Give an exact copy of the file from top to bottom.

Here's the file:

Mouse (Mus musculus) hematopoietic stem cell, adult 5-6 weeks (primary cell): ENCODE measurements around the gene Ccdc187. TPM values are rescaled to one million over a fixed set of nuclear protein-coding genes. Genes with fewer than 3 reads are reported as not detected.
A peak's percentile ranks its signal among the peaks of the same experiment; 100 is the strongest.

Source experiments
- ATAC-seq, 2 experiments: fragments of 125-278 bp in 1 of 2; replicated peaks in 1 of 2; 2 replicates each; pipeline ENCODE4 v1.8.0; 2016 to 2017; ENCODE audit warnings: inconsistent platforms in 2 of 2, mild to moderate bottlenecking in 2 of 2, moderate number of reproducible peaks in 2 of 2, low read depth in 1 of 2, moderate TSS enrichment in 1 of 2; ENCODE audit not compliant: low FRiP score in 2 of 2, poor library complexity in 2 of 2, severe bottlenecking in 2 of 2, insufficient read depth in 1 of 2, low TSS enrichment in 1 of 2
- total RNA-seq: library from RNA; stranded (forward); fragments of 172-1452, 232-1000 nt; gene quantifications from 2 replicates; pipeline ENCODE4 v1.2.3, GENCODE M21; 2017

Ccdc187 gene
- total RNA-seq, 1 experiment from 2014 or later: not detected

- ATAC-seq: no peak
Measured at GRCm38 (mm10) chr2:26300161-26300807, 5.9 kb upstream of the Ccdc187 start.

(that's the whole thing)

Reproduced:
Mouse (Mus musculus) hematopoietic stem cell, adult 5-6 weeks (primary cell): ENCODE measurements around the gene Ccdc187. TPM values are rescaled to one million over a fixed set of nuclear protein-coding genes. Genes with fewer than 3 reads are reported as not detected.
A peak's percentile ranks its signal among the peaks of the same experiment; 100 is the strongest.

Source experiments
- ATAC-seq, 2 experiments: fragments of 125-278 bp in 1 of 2; replicated peaks in 1 of 2; 2 replicates each; pipeline ENCODE4 v1.8.0; 2016 to 2017; ENCODE audit warnings: inconsistent platforms in 2 of 2, mild to moderate bottlenecking in 2 of 2, moderate number of reproducible peaks in 2 of 2, low read depth in 1 of 2, moderate TSS enrichment in 1 of 2; ENCODE audit not compliant: low FRiP score in 2 of 2, poor library complexity in 2 of 2, severe bottlenecking in 2 of 2, insufficient read depth in 1 of 2, low TSS enrichment in 1 of 2
- total RNA-seq: library from RNA; stranded (forward); fragments of 172-1452, 232-1000 nt; gene quantifications from 2 replicates; pipeline ENCODE4 v1.2.3, GENCODE M21; 2017

Ccdc187 gene
- total RNA-seq, 1 experiment from 2014 or later: not detected

- ATAC-seq: no peak
Measured at GRCm38 (mm10) chr2:26300161-26300807, 5.9 kb upstream of the Ccdc187 start.